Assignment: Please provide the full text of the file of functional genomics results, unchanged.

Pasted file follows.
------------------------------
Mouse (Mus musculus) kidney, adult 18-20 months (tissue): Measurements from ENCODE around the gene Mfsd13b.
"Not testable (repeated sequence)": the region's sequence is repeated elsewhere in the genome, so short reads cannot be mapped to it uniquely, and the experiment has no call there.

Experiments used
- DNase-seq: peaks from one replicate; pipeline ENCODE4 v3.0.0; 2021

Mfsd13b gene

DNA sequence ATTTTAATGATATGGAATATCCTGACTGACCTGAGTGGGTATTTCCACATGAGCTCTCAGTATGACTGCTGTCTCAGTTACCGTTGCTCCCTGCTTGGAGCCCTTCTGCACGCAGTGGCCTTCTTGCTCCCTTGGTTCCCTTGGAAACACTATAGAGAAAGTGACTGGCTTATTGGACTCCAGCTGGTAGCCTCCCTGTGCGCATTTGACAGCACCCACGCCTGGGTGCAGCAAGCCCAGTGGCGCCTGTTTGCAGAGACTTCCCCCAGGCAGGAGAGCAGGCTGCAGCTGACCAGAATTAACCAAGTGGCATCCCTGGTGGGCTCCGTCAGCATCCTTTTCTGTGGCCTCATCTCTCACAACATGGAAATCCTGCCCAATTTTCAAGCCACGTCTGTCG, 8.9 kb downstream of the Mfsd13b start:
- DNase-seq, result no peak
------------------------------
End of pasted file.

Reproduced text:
Mouse (Mus musculus) kidney, adult 18-20 months (tissue): Measurements from ENCODE around the gene Mfsd13b.
"Not testable (repeated sequence)": the region's sequence is repeated elsewhere in the genome, so short reads cannot be mapped to it uniquely, and the experiment has no call there.

Experiments used
- DNase-seq: peaks from one replicate; pipeline ENCODE4 v3.0.0; 2021

Mfsd13b gene

DNA sequence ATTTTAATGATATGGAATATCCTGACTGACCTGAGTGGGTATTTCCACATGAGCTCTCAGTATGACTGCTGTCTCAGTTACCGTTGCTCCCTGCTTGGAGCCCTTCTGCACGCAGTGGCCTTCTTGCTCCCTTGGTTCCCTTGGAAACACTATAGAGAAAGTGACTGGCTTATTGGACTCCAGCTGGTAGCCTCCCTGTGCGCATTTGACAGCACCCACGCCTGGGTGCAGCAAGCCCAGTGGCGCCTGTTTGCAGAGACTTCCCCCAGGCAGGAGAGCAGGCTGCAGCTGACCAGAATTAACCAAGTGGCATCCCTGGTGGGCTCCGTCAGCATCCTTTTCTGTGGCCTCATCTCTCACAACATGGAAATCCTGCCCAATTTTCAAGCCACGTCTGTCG, 8.9 kb downstream of the Mfsd13b start:
- DNase-seq, result no peak